The languages category features all of our blog posts relating to languages around the world. We post on topics and news about languages and people.

Halloween: Trick or Treat!

Halloween, trick or treat!

Trick or Treat

Halloween — its Origins, History and Language

All Hallows’ Eve, a time when the dead are remembered and the veil between the mortal and spiritual realms is at its thinnest. Spirits, ghouls and fairies and other creatures from the netherworld are said to visit mortals in a night of trickery and devilry. Explore the darker depths of Halloween as we uncover the truth of its origins.

What Lies Beneath!

Halloween, sometimes spelt Hallowe’en, is a contraction and comes from a Scottish term for All Hallows’ Eve: the evening before All Hallows’ Day. Een or E’en was a shortening of even (for evening) — quite typical in Scotland! Known by many other names like Hallow’s Eve or All Saint’s Eve, the words date back to 1745 and its roots are predominantly Christian. Although some scholars have stated that it has more Celtic pagan origins than Christian.

Albeit, etymologists found a similar phrase for All Hallows’ Day in Old English (‘ealra hālgena mæssedæg’ or ‘all saints’ mass-day’), it wasn’t first seen again until 1556.

While some people attend vigils at graveyards and light candles over loved ones’ graves, children and adults alike dress up in costume as creatures from the underworld (i.e. goblins, witches, werewolves, vampires, ghouls, spectres, fairies and so forth). Knocking on neighbours’ doors in a spectacle of ‘trick or treat’ shenanigans. Most western cultures that observe Halloween are Ireland, Scotland, Britain, France, the USA, Canada, parts of Italy, Romania while China, Japan and Singapore are newcomers to the celebrations.

Trick or Treat! Give us something nice to eat

The idea of dressing up and playing trick or treat has its origins in the medieval practice of mumming. Mummer plays were seasonal folk plays performed by troupes of actors. The mummers, as they called themselves, would dress up and act out in festival-style mockery. ‘Trick’ was a euphemism for a ‘threat’. If no homeowner treated the trick-or-treaters to goodies, they would play prank or mischief…

In medieval times, local names for mummers consisted of guysers (guisers), rhymers, peg-eggers, galoshins and tipteerers. Disguised and ready for action, many mummers performed on the streets but were keen on going house-to-house or in public houses to make audiences giggle. Some guisers charged for a show!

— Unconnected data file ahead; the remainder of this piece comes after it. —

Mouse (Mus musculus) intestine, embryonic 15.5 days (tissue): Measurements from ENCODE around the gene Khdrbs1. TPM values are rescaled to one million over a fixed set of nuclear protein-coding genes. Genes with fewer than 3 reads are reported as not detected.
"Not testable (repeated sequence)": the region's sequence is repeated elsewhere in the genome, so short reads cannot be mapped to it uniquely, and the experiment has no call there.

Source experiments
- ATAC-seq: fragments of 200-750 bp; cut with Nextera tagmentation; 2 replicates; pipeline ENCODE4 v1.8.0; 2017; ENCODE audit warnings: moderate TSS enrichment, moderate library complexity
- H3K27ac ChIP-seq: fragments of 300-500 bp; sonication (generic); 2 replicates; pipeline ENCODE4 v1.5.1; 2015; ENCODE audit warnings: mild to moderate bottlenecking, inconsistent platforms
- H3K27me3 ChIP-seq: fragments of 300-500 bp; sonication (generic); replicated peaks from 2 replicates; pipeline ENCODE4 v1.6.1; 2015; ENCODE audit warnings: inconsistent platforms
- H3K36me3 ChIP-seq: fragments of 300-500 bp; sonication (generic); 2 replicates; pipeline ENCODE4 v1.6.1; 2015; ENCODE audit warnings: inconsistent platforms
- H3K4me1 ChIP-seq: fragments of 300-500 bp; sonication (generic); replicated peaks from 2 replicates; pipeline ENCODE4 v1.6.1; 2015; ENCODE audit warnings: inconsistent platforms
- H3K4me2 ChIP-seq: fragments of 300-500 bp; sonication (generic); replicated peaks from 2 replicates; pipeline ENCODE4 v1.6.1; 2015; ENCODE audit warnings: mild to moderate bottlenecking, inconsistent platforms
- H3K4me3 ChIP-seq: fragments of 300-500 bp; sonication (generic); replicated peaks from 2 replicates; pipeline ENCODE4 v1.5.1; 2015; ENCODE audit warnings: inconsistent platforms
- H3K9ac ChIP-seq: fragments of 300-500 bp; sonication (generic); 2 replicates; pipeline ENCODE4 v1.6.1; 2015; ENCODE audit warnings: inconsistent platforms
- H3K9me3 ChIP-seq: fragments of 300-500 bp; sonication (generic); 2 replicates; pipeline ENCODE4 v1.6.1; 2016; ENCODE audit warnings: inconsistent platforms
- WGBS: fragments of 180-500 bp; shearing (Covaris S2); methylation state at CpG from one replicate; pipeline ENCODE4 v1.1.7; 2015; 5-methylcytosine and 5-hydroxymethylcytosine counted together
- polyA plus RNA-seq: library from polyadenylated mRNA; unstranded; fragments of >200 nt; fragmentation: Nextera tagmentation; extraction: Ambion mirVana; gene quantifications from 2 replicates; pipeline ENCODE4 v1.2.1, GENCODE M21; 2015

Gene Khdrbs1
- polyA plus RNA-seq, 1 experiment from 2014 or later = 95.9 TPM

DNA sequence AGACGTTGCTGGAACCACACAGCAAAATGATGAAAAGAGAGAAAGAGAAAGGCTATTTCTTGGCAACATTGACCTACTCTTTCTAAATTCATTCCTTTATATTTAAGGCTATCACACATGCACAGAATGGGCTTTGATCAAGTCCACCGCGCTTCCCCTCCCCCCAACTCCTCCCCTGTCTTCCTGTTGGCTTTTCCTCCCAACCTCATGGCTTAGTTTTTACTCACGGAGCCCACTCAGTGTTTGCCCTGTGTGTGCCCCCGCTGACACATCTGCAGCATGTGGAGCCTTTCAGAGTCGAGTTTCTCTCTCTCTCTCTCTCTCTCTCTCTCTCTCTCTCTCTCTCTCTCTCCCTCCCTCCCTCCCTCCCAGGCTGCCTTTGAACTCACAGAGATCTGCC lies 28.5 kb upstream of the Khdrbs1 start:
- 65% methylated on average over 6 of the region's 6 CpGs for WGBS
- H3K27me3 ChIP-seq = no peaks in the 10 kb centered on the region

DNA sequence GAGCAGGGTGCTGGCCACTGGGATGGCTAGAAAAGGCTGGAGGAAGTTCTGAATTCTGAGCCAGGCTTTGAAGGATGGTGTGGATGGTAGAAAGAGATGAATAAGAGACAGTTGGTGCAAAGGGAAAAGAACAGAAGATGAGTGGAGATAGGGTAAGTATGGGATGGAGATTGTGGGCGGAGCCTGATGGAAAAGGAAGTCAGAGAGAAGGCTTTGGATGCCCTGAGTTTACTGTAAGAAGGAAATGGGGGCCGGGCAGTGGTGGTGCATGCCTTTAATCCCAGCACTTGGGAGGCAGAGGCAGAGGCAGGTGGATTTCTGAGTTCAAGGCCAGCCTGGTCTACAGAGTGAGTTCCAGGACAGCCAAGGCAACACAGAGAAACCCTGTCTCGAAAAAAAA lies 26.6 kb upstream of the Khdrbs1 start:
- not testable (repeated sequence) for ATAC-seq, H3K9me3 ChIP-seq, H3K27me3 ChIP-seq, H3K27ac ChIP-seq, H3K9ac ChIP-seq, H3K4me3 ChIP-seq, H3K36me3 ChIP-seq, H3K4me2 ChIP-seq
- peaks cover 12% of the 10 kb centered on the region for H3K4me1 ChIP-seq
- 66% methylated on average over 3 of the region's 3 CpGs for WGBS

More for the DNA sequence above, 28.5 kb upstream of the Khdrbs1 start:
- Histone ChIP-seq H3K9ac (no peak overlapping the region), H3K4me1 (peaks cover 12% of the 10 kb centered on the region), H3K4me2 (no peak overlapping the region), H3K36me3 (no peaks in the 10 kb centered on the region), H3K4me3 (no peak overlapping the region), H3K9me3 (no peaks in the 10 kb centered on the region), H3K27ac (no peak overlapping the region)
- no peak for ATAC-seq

The old revelers of Halloween would also recite verses and plays in exchange for money or food whilst carrying lanterns made from turnips, mangold or mangelwurzel to light their way in the dark evenings. The faces of ghosts were carved into them and acted as a form of protection from malevolent spirits.

It wasn’t until this custom spread to England in the 19th century that they were called jack-o’- lanterns.

Halloween became a modern tradition adopted by Americans in the early 19th century. Although the Puritan colonists of the 16th and 17th centuries knew of All Hallows’ Eve, they did not recognise it as a holiday.

With many candy companies using it as a marketing stunt to sell more, the holiday grew in popularity in the 20th century.

Pumpkins became the new turnips — they were easier to carve and their ranges of colour made them more decorative pieces. The American tradition of pumpkin carving was first recorded in 1837 and was only originally associated with harvest time. Not until the mid-to-late 19th century was pumpkin carving more specifically associated with Halloween.

What will you be mumming this Hallowe’en?

Graham,
The STAR Team
Sources: Wikipedia

Speak to 3.5 billion people, Top Ten Most Spoken Languages

Ten Most Spoken Languages

Ten Most Spoken Languages

There are an estimated 7,100 living languages in the world that are endangered. The reason for this may be that the ten most spoken languages are rapidly taking over.

These popular languages have their population sizes to thank. Some of  these languages are high in demand for reasons of commerce and trade. But what encourages people to learn a new language? People tend to learn a new language for better work opportunities, travel, social media, to meet new people, education and to better understand new technologies and sciences. Film, music and television have also played a part in encouraging some to take up a language.

What are the most popular languages around the world?